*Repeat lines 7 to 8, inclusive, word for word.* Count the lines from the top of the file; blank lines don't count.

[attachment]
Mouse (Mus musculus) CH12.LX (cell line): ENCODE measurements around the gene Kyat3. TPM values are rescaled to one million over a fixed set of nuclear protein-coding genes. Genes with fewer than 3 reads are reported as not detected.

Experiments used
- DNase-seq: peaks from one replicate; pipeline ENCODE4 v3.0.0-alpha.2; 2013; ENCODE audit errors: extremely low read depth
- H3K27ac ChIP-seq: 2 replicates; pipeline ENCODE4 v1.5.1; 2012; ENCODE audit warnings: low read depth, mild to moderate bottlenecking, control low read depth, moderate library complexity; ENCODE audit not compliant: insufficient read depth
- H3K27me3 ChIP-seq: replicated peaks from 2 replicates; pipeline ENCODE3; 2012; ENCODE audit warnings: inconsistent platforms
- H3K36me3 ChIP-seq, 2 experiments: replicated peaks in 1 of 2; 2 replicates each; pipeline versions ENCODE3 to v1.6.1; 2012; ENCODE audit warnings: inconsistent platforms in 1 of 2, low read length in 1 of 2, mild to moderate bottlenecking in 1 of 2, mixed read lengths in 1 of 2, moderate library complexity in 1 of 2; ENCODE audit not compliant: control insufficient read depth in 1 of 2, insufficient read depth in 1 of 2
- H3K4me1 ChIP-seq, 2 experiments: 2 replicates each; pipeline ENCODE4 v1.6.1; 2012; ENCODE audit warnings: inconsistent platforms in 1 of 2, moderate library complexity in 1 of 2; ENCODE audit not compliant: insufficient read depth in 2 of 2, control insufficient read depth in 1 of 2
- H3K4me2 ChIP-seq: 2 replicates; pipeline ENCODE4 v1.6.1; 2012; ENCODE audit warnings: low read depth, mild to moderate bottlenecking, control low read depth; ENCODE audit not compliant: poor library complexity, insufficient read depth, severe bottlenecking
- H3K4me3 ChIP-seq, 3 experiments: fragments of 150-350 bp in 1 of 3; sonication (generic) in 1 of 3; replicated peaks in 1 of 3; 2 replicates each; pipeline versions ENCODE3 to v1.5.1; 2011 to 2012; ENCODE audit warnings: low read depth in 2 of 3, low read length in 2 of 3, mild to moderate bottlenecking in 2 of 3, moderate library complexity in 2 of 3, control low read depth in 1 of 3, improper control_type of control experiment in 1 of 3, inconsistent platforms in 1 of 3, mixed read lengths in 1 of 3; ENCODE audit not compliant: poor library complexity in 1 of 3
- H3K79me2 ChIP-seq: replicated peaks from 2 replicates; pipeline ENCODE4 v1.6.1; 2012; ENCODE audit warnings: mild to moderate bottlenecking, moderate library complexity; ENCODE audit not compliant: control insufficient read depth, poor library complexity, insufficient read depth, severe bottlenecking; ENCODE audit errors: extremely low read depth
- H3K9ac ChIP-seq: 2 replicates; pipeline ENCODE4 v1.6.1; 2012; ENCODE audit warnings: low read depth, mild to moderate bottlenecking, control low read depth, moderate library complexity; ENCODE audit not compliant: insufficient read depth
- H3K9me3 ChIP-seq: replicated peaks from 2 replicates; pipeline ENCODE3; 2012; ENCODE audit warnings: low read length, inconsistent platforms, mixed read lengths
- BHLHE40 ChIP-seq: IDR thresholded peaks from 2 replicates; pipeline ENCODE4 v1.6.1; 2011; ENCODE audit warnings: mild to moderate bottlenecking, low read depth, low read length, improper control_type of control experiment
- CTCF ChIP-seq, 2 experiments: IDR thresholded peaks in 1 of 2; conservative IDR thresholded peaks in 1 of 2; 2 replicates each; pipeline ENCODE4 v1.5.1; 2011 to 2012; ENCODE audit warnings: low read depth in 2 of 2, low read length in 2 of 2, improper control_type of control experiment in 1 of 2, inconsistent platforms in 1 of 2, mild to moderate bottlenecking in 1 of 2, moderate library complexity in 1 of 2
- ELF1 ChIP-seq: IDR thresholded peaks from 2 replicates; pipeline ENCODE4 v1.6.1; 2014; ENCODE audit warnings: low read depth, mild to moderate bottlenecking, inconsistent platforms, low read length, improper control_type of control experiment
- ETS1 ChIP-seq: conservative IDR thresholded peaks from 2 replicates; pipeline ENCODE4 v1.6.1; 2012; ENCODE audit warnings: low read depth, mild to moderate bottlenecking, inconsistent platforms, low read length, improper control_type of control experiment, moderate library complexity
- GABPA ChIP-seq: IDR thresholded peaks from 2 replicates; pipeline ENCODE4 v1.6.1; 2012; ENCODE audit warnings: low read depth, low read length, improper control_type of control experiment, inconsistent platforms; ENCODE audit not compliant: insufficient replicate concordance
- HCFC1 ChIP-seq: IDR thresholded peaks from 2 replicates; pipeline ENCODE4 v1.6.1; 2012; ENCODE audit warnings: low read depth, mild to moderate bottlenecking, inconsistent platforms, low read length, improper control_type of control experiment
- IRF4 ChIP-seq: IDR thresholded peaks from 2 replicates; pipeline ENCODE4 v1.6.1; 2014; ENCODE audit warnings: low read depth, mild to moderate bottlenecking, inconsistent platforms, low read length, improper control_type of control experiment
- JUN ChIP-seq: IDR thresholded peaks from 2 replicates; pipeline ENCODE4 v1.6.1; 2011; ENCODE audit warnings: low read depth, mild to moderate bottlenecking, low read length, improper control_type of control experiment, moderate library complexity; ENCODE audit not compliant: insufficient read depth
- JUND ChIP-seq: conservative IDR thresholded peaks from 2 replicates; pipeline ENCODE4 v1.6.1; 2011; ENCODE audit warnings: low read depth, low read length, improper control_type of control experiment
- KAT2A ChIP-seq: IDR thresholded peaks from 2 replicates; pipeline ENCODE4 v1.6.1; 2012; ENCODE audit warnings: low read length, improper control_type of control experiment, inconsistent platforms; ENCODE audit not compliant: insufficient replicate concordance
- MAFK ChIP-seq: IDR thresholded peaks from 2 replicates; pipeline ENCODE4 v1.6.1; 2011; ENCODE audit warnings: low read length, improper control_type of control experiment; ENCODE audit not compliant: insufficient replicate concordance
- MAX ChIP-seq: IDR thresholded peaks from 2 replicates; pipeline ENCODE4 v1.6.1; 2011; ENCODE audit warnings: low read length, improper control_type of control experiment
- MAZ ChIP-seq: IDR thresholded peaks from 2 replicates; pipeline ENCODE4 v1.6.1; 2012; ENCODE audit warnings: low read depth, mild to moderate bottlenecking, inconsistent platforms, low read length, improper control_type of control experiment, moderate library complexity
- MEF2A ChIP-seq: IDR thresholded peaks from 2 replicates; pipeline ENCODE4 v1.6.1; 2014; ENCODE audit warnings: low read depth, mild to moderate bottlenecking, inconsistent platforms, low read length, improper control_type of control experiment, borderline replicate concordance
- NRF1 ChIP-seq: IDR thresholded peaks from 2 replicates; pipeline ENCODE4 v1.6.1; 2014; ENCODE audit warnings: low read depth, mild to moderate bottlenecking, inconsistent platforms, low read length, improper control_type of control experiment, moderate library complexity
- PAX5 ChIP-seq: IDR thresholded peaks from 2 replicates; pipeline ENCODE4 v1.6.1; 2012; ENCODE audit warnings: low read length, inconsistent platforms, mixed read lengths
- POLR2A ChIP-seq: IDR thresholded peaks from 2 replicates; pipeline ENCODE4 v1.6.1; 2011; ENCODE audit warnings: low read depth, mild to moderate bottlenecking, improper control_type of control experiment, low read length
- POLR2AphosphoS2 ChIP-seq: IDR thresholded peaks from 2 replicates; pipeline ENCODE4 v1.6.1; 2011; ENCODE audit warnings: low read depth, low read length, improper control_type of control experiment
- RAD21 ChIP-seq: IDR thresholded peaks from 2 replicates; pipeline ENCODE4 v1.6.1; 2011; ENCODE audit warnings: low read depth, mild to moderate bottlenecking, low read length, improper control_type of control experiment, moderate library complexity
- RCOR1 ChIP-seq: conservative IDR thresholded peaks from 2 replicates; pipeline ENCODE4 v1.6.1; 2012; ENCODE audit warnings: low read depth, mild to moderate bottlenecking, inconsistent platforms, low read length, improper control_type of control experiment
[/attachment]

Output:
- H3K4me1 ChIP-seq, 2 experiments: 2 replicates each; pipeline ENCODE4 v1.6.1; 2012; ENCODE audit warnings: inconsistent platforms in 1 of 2, moderate library complexity in 1 of 2; ENCODE audit not compliant: insufficient read depth in 2 of 2, control insufficient read depth in 1 of 2
- H3K4me2 ChIP-seq: 2 replicates; pipeline ENCODE4 v1.6.1; 2012; ENCODE audit warnings: low read depth, mild to moderate bottlenecking, control low read depth; ENCODE audit not compliant: poor library complexity, insufficient read depth, severe bottlenecking